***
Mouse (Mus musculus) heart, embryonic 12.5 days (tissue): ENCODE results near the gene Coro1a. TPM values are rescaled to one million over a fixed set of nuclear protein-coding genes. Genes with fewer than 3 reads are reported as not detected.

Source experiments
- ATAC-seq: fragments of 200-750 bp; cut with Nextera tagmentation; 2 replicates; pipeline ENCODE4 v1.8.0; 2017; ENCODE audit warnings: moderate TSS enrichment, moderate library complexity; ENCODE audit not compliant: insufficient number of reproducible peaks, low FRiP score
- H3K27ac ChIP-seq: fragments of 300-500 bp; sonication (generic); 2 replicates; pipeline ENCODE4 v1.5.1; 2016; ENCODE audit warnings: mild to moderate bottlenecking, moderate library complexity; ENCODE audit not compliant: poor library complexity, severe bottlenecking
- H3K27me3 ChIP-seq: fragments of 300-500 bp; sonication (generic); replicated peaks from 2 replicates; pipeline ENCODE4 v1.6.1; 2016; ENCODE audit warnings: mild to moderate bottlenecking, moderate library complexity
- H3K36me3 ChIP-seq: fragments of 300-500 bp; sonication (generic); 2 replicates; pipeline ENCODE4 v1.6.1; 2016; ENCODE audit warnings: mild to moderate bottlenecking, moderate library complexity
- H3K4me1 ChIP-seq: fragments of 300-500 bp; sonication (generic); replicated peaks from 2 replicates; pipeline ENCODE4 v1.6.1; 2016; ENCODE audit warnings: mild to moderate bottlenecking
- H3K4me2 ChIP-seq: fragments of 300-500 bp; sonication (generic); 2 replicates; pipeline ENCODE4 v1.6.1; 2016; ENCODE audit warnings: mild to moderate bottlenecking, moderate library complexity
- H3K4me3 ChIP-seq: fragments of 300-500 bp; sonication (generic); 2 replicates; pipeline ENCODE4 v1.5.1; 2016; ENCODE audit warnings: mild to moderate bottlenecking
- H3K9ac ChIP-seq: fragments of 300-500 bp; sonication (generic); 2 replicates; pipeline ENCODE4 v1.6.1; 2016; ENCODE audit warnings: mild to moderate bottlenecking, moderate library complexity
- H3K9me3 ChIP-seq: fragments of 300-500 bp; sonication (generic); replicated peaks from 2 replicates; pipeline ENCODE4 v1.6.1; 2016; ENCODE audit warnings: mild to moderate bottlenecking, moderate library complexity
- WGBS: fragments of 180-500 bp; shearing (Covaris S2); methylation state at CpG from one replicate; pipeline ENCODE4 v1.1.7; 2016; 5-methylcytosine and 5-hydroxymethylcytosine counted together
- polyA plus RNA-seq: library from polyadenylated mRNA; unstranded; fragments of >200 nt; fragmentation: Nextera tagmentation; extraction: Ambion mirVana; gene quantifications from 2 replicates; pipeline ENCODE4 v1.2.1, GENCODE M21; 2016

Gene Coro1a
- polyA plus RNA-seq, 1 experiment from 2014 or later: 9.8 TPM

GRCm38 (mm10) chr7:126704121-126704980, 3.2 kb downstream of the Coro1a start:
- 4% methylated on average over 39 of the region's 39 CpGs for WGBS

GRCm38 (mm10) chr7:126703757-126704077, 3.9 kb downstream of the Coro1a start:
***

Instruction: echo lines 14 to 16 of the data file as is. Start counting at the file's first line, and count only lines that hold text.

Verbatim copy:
Gene Coro1a
- polyA plus RNA-seq, 1 experiment from 2014 or later: 9.8 TPM

GRCm38 (mm10) chr7:126704121-126704980, 3.2 kb downstream of the Coro1a start: